notorious….widely and unfavourably known
Using a model convicted of cocaine trafficking in a film called NOTORIOUS was always going to bring the house down. But who doesn’t deserve a second chance? Everybody knew what we were doing but when the #hit hit the fan, we were left holding the bag.
I commented: “I think it’s up to the Court, not the press, to hand down the punishment.” The film lived up to it’s name, with drug references and nudity.” I told the Courier Mail when they rang to ask me was I aware of Jennifer’s background.
The Agents also knew the storyline and the model’s background but disowned it and ran a country mile. It was click bait right from the start. We knew what we were getting into.
The Courier Mail headline:
Real estate agents left red-faced after discovering model they used has conviction for possession of $13k of cocaine
A SEXY model featuring in a provocative new Gold Coast real estate ad is a former drug addict on parole after being caught with more than $13,000 worth of cocaine. Jennifer Kachel is the main star of a new video promoting the sale of a Gold Coast home, but the producers and real estate agents have been left red-faced after news of her run-in with the law came to light. Last month, Kachel was handed a jail term but was released on immediate parole and placed on two years’ probation after being nabbed with $13,000 worth of cocaine at her Gold Coast home last year. She was also ordered to perform 120 hours of community service. Kachel pleaded guilty to possession of various quantities of cocaine and ice. Lawyers for the former aspiring golfer argued the drugs were a form of weight-loss therapy in the ruthless world of modelling. Brisbane’s Supreme Court was told her addiction to cocaine lasted five years and at its height she was using the drug daily. Her sordid past resurfaced with the release of a steamy real estate video advertising a Surfers Paradise house. Platinum HD CEO Brett Clements said he didn’t think Kachel should be further punished. “I think it’s up to the courts to punish people,” he said.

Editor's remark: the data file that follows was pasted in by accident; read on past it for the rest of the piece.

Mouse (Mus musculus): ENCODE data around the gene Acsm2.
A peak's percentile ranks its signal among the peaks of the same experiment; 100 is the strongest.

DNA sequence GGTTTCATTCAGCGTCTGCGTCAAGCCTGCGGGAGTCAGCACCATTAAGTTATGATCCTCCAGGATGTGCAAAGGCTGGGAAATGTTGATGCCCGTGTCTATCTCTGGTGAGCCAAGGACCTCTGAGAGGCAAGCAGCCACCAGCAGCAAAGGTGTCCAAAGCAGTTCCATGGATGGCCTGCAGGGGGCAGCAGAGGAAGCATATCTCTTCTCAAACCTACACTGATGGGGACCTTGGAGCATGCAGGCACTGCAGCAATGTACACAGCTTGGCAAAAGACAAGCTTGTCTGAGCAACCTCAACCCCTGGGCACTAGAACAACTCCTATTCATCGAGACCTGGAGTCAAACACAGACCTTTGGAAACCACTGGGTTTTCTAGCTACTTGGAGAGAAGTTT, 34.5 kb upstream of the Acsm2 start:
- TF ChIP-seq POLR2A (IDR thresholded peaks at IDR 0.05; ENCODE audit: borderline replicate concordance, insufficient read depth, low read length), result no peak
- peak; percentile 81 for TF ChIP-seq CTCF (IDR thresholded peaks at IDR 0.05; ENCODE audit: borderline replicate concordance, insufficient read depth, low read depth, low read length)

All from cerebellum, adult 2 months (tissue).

The Gold Coast Bulletin: A NUDE woman filmed in a dark, moody, black and white video is being used to sell a Surfers Paradise house. The three-minute, classic film noir-style clip has been posted on the internet and is designed to reflect the personality, past and perception of the home through the eyes of its owner, Jo Erskine. Miss Erskine has worked as a cinematographer in the film industry, including on movies such as Inspector Gadget 2 and Peter Pan, as well as creating rock video clips in Sydney and filming documentaries. It was this that led her to PlatinumHD founder Brett Clements who came up with the concept of the video to help promote the sale of 24 Paradise Island. “Brett came to the table with a film noir look, and it does relate to me,” Miss Erskine said. “He came and started shooting and I got involved with lighting and styling because that’s what I do. I’m really ecstatic the film was made — it’s a nice salute to the place. Titled Notorious, the video has it all, from a promiscuous and seductive femme fatale to a convoluted narrative delivered in a melancholy way and a confessional voiceover. Miss Erskine said she was selling the two-bedroom, two-bathroom two-storey house on a 676 sq m block with 13m of waterfront, because she was struggling to maintain it after injuring a hand. It’s not like I want to sell — this house is part of my soul,” she said. “But I think I got the best 25 years of my life out of it. It would be nice for the arts spirit to live on here.” The house was built in 1967 by George Milkins for his wife, artist Marian Milkins. It has a huge upstairs studio on timber floorboards and a balcony that sits into a mango tree and takes in views of the water and Surfers Paradise skyline. “Marian used to sit up here in her studio,” Miss Erskine said. “It’s been my studio for the last 25 years, it’s a great room. “The light that comes through here is magical, wherever you look the beautiful light is bouncing into my place. Of an evening the sun hits the water and lights up the whole ceiling like a dancing show.”
The film visited film noir – French for black or dark film – a genre of cinematography applied to American thriller and detective films made in the late 40s and 50s by directors like Orson Welles, Fritz Lang, and Billy Wilder. Pressed by small budgets, lighting was sparse. https://en.wikipedia.org/wiki/Film_noir